Week of Jan 24th

New updates: Conversation Assist, Conversation Builder, Knowledge AI

Exact delivery dates may vary, and brands may therefore not have immediate access to all features on the date of publication. Please contact your LivePerson account team for the exact dates on which you will have access to the features.

The timing and scope of these features or functionalities remain at the sole discretion of LivePerson and are subject to change.

Conversation Assist


Recommend answers from any type of knowledge base

In this release, we add support for the following types of knowledge bases as recommendation sources:

If you’re interested in offering recommended answers from these types of knowledge bases to your agents, that moment is here. Now you can.

Using "rich content" answer recommendations from external knowledge bases without LivePerson AI isn't supported.

Automatically remove an engaged bot when needed

If you’re recommending bots to your agents, so the agents can delegate conversations to them, it can be a challenge for an agent to know when the bot has finished its work. The agent must check back repeatedly on the bot’s progress.

Conversation Builder solves this issue for Conversation Assist by providing a new system pattern (LP_REMOVEBOT) that automatically and silently removes the bot from the conversation.

When you use this system pattern, the bot is removed, but the conversation itself remains unaffected, i.e., it remains open. Before leaving the conversation, the bot should notify the agent via a private message that it has finished its work and is exiting the conversation, so the agent can reengage the consumer appropriately, like so:


Conversation Builder


Debugging Generative AI solutions is easier

You asked; we listened. As you build and tune a bot that automates answers that are enriched via Generative AI, you need more info on the prompt that gets sent to the LLM service. What was the complete prompt, including conversational context and bot variables? This type of info is important to know when you’re debugging responses from the LLM.

In this release, we meet this need by revealing much more info in Conversation Builder’s debugging tools:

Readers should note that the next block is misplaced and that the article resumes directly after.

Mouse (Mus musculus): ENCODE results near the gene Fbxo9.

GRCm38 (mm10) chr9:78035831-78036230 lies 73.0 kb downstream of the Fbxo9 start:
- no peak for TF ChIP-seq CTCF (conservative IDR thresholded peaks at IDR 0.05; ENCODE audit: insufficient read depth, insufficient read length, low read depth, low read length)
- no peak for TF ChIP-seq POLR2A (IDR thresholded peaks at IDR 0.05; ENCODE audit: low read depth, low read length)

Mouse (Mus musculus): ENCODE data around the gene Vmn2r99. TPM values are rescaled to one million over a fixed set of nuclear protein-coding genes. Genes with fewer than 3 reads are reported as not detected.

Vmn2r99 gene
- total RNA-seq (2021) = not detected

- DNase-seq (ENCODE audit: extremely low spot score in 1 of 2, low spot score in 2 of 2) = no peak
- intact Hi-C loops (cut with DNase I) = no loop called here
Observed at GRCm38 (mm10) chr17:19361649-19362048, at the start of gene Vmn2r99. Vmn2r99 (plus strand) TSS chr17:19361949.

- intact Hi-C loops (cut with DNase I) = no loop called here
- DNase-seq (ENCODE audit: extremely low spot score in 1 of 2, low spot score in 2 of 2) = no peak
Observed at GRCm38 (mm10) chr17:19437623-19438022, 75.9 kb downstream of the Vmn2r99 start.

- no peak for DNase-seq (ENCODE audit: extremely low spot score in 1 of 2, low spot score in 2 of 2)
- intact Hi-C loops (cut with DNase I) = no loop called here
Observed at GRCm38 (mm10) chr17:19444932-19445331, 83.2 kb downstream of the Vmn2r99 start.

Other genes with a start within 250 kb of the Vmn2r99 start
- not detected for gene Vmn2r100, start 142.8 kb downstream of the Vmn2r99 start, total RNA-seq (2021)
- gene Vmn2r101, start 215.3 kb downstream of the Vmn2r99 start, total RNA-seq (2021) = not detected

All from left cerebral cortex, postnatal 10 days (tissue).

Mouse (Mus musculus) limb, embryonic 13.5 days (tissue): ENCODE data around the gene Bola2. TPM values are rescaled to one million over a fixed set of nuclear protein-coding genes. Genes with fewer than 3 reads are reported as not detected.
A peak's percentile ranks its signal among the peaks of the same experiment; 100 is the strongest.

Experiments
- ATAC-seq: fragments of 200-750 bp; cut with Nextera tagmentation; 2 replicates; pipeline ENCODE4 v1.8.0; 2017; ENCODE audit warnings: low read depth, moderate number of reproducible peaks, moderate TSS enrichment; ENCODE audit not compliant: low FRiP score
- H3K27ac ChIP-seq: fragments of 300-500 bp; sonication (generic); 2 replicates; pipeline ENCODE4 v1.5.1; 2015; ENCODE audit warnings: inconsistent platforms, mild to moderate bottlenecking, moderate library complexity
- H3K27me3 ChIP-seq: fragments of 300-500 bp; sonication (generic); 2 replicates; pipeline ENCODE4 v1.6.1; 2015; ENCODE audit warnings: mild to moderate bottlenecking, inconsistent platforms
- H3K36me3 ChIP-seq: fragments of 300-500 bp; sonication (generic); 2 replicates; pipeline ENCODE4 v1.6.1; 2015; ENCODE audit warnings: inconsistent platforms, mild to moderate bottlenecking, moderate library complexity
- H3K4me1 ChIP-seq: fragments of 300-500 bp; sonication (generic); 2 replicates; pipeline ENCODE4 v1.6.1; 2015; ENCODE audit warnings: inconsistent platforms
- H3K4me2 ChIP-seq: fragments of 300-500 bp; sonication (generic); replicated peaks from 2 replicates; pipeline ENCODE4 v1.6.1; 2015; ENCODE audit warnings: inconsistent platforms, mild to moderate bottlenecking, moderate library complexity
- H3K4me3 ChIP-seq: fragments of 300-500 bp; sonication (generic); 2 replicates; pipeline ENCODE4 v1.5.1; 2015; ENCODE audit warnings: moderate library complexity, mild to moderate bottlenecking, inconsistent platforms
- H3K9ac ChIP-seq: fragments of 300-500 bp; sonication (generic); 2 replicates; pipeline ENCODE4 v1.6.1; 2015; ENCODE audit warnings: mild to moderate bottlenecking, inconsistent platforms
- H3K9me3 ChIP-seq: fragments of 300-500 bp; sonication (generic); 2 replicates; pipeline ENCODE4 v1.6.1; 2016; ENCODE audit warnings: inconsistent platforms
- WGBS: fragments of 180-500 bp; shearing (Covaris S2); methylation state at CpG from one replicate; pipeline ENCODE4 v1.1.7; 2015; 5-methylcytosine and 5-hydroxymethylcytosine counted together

In both tools, you’ll now see more info on the articles matched by the knowledge base query. And, for those enriching answers via Generative AI, there’s info on the prompt that was sent to the LLM. Hooray!

Here’s a sneak peek at how it looks. This example is from Bot Logs.


All sensitive info (PII and PCI data) is masked in the logs.

More flexibility when supporting file uploads from consumers

Sometimes during an automated conversation with a bot, the consumer needs to upload files to your organization. For example, a bot that handles mortgage applications might need the consumer to upload an ID and proof of a good credit score.

File Upload is the feature that makes it possible for consumers to upload files to your organization.

In this release, we introduce a new way to support file uploads, specifically, through the use of a new File Upload dialog in the bot. This new dialog type offers a simple way to set up file uploads, and supports the ability to upload a dynamic number of files at any point in the bot flow.


Should you use the old way (a File Upload interaction) or this new way (a File Upload dialog)? That depends primarily on your answers to two questions:

  • Do you need to support uploads to one or multiple locations?
  • Can the uploads happen at any point in the bot flow, or do you want the uploads to happen at specific points?


Which approach does LivePerson recommend?

Both approaches are supported, but we recommend you use the File Upload dialog whenever possible. It’s a best practice because the configuration is simpler, and the behavior is more flexible. The dialog should suit most use cases.

Is there any impact on my existing bots in Production?

Nope, the existing approach to File Upload continues to work as it always has. You can expect no impact on your bots in Production.

Voicebots - Change the bot's voice easily via the UI

Want to change the voice that’s used by the bot without having to use SSML to do so? That day is here. In the bot, just click Voice Settings in the 3-dot menu. Voice. Rate. Pitch. It’s all there. You can even play a sample of the voice.